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Russian oligarchs’ human rights at risk if seized assets sold to rebuild Ukraine, Swiss president says

·2 min read
Ukraine has indicated it could need as much as $750 billion to rebuild the country destroyed by Russian bombs - Reuters
Ukraine has indicated it could need as much as $750 billion to rebuild the country destroyed by Russian bombs - Reuters

Oligarchs’ human rights will be breached if their capital is sold to rebuild Ukraine, the Swiss president said, as he poured cold water over Kyiv’s plan to seize $500 billion in frozen assets.

President Ignazio Cassis said moves to confiscate Russians assets would set a dangerous precedent as he closed a two-day summit of international leaders to raise money for Ukraine’s post-war recovery.

“The right of ownership, the right of property is a fundamental right, a human right,” Mr Cassis told the conference in Lugano on Tuesday.

“You have to ensure the citizens are protected against the power of the state. This is what we call liberal democracies,” he added.

The UK, EU and Canada have all outlined plans to seize the assets of Russians targeted by Western sanctions in order to provide Kyiv with a much-needed cash injection.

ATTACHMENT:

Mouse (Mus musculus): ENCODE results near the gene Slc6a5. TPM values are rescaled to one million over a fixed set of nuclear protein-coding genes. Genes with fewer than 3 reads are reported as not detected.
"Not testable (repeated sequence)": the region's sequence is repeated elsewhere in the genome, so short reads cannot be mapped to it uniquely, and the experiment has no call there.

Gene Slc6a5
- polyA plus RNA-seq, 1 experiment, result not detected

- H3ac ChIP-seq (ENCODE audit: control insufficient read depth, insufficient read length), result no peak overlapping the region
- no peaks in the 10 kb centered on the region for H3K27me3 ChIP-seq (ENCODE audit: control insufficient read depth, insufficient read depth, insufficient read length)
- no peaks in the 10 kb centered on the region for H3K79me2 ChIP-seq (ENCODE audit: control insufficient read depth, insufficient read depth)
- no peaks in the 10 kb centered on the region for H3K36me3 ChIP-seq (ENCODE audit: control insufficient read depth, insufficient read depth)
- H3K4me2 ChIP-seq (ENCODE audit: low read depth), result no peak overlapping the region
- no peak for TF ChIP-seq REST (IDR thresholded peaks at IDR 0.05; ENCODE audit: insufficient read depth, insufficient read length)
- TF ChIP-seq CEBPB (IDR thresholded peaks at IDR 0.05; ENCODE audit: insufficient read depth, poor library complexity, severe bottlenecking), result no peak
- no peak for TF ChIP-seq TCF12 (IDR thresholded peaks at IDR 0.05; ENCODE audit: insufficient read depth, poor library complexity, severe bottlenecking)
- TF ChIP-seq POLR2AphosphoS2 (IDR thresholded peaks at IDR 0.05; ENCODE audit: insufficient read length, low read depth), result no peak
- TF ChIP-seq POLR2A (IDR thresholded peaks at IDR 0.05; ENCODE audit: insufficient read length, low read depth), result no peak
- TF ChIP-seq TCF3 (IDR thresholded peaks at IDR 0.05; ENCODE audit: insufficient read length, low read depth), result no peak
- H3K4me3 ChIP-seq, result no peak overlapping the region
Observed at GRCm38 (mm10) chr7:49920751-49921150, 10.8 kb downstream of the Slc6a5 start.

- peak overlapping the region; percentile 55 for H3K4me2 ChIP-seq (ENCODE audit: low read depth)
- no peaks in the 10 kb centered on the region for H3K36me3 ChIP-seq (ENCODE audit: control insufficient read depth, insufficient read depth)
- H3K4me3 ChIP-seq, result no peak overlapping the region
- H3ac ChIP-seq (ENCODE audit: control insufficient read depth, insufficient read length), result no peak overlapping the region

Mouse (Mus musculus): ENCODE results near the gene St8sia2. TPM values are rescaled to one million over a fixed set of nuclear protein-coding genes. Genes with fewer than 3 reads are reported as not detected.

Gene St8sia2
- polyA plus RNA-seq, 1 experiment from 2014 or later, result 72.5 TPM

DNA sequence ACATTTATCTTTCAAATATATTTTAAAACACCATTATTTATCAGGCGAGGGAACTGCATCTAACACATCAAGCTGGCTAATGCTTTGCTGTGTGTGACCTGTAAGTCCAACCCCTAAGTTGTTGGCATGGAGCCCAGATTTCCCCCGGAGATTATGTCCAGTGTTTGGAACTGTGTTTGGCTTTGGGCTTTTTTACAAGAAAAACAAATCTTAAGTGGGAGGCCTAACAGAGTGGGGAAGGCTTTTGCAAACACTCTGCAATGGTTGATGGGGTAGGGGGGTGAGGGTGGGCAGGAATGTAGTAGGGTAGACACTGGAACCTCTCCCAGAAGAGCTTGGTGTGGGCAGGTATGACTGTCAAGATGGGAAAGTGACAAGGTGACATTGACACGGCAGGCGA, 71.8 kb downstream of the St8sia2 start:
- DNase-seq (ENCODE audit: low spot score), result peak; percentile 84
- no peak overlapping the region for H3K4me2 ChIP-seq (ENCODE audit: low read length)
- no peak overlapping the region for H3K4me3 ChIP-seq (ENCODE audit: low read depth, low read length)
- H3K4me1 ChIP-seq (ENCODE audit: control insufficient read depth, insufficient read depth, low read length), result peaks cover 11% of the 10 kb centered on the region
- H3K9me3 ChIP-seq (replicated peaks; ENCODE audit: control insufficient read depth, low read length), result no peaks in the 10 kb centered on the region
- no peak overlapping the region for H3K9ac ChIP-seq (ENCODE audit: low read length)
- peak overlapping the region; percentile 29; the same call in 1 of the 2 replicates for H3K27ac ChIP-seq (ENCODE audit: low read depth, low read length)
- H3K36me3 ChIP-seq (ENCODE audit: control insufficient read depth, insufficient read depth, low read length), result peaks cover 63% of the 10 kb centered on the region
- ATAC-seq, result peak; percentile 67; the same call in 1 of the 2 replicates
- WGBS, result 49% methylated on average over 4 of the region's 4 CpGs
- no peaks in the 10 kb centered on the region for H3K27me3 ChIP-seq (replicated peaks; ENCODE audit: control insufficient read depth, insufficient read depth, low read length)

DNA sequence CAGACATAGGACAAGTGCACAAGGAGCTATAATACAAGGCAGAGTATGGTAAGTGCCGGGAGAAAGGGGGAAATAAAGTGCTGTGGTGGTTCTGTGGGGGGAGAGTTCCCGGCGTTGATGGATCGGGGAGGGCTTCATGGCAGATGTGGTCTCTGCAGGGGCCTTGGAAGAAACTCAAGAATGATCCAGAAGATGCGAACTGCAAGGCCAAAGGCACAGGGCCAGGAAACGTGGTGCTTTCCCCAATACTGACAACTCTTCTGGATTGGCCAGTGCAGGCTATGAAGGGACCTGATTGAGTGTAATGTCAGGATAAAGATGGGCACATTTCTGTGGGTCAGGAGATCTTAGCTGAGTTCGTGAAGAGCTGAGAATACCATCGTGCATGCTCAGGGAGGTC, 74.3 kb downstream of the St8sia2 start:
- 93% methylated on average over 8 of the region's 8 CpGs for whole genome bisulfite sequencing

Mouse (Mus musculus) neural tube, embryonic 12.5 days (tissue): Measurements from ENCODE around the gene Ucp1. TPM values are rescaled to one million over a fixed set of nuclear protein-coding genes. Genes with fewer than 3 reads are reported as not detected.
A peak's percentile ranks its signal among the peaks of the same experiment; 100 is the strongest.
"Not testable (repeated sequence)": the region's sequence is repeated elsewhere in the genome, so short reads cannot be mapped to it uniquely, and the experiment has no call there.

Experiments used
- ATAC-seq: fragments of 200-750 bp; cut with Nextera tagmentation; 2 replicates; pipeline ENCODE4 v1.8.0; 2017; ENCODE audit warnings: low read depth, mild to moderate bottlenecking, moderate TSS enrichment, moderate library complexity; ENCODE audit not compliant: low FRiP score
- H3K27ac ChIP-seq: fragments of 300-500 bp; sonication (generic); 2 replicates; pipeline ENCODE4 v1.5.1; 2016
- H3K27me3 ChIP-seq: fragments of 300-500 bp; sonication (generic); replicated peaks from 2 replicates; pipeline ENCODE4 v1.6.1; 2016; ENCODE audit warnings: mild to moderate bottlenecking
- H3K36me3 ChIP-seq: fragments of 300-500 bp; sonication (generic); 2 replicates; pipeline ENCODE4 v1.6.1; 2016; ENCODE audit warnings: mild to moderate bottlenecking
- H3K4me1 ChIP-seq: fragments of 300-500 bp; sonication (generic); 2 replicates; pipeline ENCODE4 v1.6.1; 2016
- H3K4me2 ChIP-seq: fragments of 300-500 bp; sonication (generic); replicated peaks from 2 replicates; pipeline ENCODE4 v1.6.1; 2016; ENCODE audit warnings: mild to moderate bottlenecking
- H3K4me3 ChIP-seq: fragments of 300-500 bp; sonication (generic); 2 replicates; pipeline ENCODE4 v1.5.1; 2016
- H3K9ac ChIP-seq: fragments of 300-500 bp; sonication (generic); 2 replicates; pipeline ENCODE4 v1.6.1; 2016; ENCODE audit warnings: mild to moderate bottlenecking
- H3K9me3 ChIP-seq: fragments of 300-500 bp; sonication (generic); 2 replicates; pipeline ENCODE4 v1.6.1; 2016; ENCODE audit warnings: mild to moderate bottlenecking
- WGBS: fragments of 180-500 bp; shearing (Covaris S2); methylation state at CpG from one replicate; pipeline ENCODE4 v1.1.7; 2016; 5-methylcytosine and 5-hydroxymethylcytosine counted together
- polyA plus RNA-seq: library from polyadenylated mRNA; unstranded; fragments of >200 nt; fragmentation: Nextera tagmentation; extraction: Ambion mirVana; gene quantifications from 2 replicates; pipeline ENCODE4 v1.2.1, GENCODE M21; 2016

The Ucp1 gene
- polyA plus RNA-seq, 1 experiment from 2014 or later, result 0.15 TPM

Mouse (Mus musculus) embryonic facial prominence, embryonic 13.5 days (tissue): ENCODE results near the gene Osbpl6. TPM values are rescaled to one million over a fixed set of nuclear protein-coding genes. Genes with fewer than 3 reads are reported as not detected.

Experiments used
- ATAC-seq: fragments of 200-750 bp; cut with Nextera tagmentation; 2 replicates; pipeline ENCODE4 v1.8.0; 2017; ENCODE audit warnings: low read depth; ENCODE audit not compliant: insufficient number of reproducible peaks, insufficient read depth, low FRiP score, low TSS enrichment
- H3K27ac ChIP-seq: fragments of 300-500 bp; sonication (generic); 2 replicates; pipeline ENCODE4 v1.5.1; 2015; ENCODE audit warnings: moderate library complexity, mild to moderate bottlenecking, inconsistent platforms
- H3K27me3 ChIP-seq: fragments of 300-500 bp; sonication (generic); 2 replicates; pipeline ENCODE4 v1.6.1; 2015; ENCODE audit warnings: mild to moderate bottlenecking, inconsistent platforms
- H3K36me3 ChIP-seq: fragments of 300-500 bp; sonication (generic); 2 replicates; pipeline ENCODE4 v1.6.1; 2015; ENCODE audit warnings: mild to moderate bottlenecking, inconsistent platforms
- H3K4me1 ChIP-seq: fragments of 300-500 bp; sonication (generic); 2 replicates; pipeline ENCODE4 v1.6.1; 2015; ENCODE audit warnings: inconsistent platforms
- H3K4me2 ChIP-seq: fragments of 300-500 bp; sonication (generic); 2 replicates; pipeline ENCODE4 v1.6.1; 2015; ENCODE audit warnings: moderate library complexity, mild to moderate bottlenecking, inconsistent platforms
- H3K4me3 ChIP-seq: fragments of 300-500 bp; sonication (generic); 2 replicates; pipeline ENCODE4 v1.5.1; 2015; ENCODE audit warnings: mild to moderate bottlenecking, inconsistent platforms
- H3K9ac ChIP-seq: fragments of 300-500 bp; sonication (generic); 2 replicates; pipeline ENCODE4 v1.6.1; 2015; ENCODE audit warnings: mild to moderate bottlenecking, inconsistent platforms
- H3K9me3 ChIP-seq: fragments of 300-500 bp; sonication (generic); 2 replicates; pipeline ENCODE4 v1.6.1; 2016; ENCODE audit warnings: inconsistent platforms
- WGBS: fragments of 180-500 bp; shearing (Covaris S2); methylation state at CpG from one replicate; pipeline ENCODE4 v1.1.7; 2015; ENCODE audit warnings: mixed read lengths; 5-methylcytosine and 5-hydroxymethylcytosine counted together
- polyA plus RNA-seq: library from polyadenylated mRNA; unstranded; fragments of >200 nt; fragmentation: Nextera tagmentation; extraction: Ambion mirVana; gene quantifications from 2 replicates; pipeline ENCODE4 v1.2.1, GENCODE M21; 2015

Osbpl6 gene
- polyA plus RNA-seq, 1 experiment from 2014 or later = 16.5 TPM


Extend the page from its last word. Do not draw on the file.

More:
Ukraine has said it could need as much as $750 billion to rebuild the country destroyed by Russian bombs, including 120,000 homes, 2,000 educational facilities and 799 medical centres that have been destroyed since Russia invaded on Feb 24.

Swiss President Ignazio Cassis (right) with British Foreign Secretary Liz Truss during the Ukraine Recovery Conference in Lugano - Shutterstock
Swiss President Ignazio Cassis (right) with British Foreign Secretary Liz Truss during the Ukraine Recovery Conference in Lugano - Shutterstock

Throughout history Switzerland has remained neutral, but took the unprecedented decision to align itself with sanctions imposed by the EU on Moscow after its invasion of Ukraine.

As the world’s largest offshore finance centre, Switzerland has maintained some of the tightest banking secrecy rules, with a reluctance to seize assets for political purposes.

Mr Cassis has sought to uphold this reputation by resisting calls from the country’s social democrats to introduce legislation allowing for the seizure of Russian assets.

In March, the Swiss Bankers Association estimated there was £129 billion to £172 billion being held in accounts for Russian citizens.

But the ramifications for seizing Russian assets would be seen as massive, according to legal experts.

Individual property rights are enshrined in Article 26 of the Swiss Constitution, and “any limitation of fundamental rights must be justified by public interest”.

If Bern were instead to opt to follow an international treaty on the confiscation of Russian assets, it would have to ensure the move would “not fundamentally” breach the principles of Swiss neutrality.

The Association of Swiss Private Banks said it would be “surprising if property and procedural rights were no longer respected in Switzerland”.